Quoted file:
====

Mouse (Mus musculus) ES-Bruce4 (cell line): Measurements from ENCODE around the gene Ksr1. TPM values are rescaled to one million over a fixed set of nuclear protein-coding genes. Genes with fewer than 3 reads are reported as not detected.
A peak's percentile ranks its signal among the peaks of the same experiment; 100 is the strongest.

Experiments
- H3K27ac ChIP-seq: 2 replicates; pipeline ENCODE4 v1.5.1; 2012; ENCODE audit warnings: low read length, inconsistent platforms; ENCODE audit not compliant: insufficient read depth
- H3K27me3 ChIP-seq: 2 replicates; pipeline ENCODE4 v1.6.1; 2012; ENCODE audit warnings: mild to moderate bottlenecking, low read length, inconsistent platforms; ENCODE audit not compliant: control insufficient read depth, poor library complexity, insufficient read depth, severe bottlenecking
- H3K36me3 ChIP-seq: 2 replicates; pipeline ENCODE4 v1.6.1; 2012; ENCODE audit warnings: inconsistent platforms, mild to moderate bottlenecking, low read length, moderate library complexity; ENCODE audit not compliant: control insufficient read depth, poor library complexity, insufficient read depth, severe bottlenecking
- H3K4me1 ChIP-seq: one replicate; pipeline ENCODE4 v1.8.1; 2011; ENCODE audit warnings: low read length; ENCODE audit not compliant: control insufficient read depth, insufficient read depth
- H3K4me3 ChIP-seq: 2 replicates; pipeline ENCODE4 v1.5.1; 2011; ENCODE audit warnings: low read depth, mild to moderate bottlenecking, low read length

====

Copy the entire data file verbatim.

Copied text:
Mouse (Mus musculus) ES-Bruce4 (cell line): Measurements from ENCODE around the gene Ksr1. TPM values are rescaled to one million over a fixed set of nuclear protein-coding genes. Genes with fewer than 3 reads are reported as not detected.
A peak's percentile ranks its signal among the peaks of the same experiment; 100 is the strongest.

Experiments
- H3K27ac ChIP-seq: 2 replicates; pipeline ENCODE4 v1.5.1; 2012; ENCODE audit warnings: low read length, inconsistent platforms; ENCODE audit not compliant: insufficient read depth
- H3K27me3 ChIP-seq: 2 replicates; pipeline ENCODE4 v1.6.1; 2012; ENCODE audit warnings: mild to moderate bottlenecking, low read length, inconsistent platforms; ENCODE audit not compliant: control insufficient read depth, poor library complexity, insufficient read depth, severe bottlenecking
- H3K36me3 ChIP-seq: 2 replicates; pipeline ENCODE4 v1.6.1; 2012; ENCODE audit warnings: inconsistent platforms, mild to moderate bottlenecking, low read length, moderate library complexity; ENCODE audit not compliant: control insufficient read depth, poor library complexity, insufficient read depth, severe bottlenecking
- H3K4me1 ChIP-seq: one replicate; pipeline ENCODE4 v1.8.1; 2011; ENCODE audit warnings: low read length; ENCODE audit not compliant: control insufficient read depth, insufficient read depth
- H3K4me3 ChIP-seq: 2 replicates; pipeline ENCODE4 v1.5.1; 2011; ENCODE audit warnings: low read depth, mild to moderate bottlenecking, low read length